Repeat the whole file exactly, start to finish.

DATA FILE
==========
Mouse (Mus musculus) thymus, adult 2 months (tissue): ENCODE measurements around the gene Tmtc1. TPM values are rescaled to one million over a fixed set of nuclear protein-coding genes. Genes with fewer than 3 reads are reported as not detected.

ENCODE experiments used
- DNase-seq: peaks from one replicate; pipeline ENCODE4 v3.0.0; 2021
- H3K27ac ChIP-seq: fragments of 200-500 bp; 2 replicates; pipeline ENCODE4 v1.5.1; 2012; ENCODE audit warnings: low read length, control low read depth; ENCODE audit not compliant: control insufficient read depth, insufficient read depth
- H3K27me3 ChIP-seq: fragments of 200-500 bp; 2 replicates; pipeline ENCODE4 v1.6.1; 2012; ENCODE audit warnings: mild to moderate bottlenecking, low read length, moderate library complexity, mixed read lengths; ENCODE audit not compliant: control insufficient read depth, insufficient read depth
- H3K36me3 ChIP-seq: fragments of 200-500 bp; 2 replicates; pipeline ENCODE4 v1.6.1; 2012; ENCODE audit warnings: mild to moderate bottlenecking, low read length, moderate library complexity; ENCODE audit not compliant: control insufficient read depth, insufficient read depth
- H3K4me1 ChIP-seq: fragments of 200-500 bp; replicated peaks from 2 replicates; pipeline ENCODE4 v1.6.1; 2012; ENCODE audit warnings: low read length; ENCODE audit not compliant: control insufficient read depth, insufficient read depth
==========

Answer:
Mouse (Mus musculus) thymus, adult 2 months (tissue): ENCODE measurements around the gene Tmtc1. TPM values are rescaled to one million over a fixed set of nuclear protein-coding genes. Genes with fewer than 3 reads are reported as not detected.

ENCODE experiments used
- DNase-seq: peaks from one replicate; pipeline ENCODE4 v3.0.0; 2021
- H3K27ac ChIP-seq: fragments of 200-500 bp; 2 replicates; pipeline ENCODE4 v1.5.1; 2012; ENCODE audit warnings: low read length, control low read depth; ENCODE audit not compliant: control insufficient read depth, insufficient read depth
- H3K27me3 ChIP-seq: fragments of 200-500 bp; 2 replicates; pipeline ENCODE4 v1.6.1; 2012; ENCODE audit warnings: mild to moderate bottlenecking, low read length, moderate library complexity, mixed read lengths; ENCODE audit not compliant: control insufficient read depth, insufficient read depth
- H3K36me3 ChIP-seq: fragments of 200-500 bp; 2 replicates; pipeline ENCODE4 v1.6.1; 2012; ENCODE audit warnings: mild to moderate bottlenecking, low read length, moderate library complexity; ENCODE audit not compliant: control insufficient read depth, insufficient read depth
- H3K4me1 ChIP-seq: fragments of 200-500 bp; replicated peaks from 2 replicates; pipeline ENCODE4 v1.6.1; 2012; ENCODE audit warnings: low read length; ENCODE audit not compliant: control insufficient read depth, insufficient read depth